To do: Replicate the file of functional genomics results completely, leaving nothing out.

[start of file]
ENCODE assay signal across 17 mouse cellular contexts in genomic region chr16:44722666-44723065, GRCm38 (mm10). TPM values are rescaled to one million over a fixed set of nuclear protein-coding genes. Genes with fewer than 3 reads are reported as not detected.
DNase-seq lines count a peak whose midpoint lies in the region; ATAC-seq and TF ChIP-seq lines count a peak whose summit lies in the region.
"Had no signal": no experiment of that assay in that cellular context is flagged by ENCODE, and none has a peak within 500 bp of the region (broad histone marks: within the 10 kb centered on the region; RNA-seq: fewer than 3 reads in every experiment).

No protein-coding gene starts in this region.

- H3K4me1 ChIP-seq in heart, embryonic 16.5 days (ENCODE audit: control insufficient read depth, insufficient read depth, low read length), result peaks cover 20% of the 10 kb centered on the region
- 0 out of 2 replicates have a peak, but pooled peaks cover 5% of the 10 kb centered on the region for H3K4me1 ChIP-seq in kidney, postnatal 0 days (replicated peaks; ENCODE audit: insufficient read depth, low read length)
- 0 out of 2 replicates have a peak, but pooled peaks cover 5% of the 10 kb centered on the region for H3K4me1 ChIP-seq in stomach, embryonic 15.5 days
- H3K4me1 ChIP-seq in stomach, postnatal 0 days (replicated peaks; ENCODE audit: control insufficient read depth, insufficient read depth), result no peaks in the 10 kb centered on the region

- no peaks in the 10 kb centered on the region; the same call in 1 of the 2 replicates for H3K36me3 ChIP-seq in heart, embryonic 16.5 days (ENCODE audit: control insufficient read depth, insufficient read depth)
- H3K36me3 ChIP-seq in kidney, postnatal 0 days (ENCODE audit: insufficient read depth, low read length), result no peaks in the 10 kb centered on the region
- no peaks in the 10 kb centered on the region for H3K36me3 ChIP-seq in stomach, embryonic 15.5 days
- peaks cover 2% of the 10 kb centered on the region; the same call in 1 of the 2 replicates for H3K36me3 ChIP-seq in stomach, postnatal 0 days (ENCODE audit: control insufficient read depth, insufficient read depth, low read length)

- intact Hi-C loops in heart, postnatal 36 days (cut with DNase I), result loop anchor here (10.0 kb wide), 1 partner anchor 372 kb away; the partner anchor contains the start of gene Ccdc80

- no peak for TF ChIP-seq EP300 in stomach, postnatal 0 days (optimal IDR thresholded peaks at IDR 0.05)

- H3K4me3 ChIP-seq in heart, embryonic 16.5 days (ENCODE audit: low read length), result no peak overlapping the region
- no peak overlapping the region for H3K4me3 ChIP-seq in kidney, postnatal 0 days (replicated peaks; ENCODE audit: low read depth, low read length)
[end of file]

ENCODE assay signal across 17 mouse cellular contexts in genomic region chr16:44722666-44723065, GRCm38 (mm10). TPM values are rescaled to one million over a fixed set of nuclear protein-coding genes. Genes with fewer than 3 reads are reported as not detected.
DNase-seq lines count a peak whose midpoint lies in the region; ATAC-seq and TF ChIP-seq lines count a peak whose summit lies in the region.
"Had no signal": no experiment of that assay in that cellular context is flagged by ENCODE, and none has a peak within 500 bp of the region (broad histone marks: within the 10 kb centered on the region; RNA-seq: fewer than 3 reads in every experiment).

No protein-coding gene starts in this region.

- H3K4me1 ChIP-seq in heart, embryonic 16.5 days (ENCODE audit: control insufficient read depth, insufficient read depth, low read length), result peaks cover 20% of the 10 kb centered on the region
- 0 out of 2 replicates have a peak, but pooled peaks cover 5% of the 10 kb centered on the region for H3K4me1 ChIP-seq in kidney, postnatal 0 days (replicated peaks; ENCODE audit: insufficient read depth, low read length)
- 0 out of 2 replicates have a peak, but pooled peaks cover 5% of the 10 kb centered on the region for H3K4me1 ChIP-seq in stomach, embryonic 15.5 days
- H3K4me1 ChIP-seq in stomach, postnatal 0 days (replicated peaks; ENCODE audit: control insufficient read depth, insufficient read depth), result no peaks in the 10 kb centered on the region

- no peaks in the 10 kb centered on the region; the same call in 1 of the 2 replicates for H3K36me3 ChIP-seq in heart, embryonic 16.5 days (ENCODE audit: control insufficient read depth, insufficient read depth)
- H3K36me3 ChIP-seq in kidney, postnatal 0 days (ENCODE audit: insufficient read depth, low read length), result no peaks in the 10 kb centered on the region
- no peaks in the 10 kb centered on the region for H3K36me3 ChIP-seq in stomach, embryonic 15.5 days
- peaks cover 2% of the 10 kb centered on the region; the same call in 1 of the 2 replicates for H3K36me3 ChIP-seq in stomach, postnatal 0 days (ENCODE audit: control insufficient read depth, insufficient read depth, low read length)

- intact Hi-C loops in heart, postnatal 36 days (cut with DNase I), result loop anchor here (10.0 kb wide), 1 partner anchor 372 kb away; the partner anchor contains the start of gene Ccdc80

- no peak for TF ChIP-seq EP300 in stomach, postnatal 0 days (optimal IDR thresholded peaks at IDR 0.05)

- H3K4me3 ChIP-seq in heart, embryonic 16.5 days (ENCODE audit: low read length), result no peak overlapping the region
- no peak overlapping the region for H3K4me3 ChIP-seq in kidney, postnatal 0 days (replicated peaks; ENCODE audit: low read depth, low read length)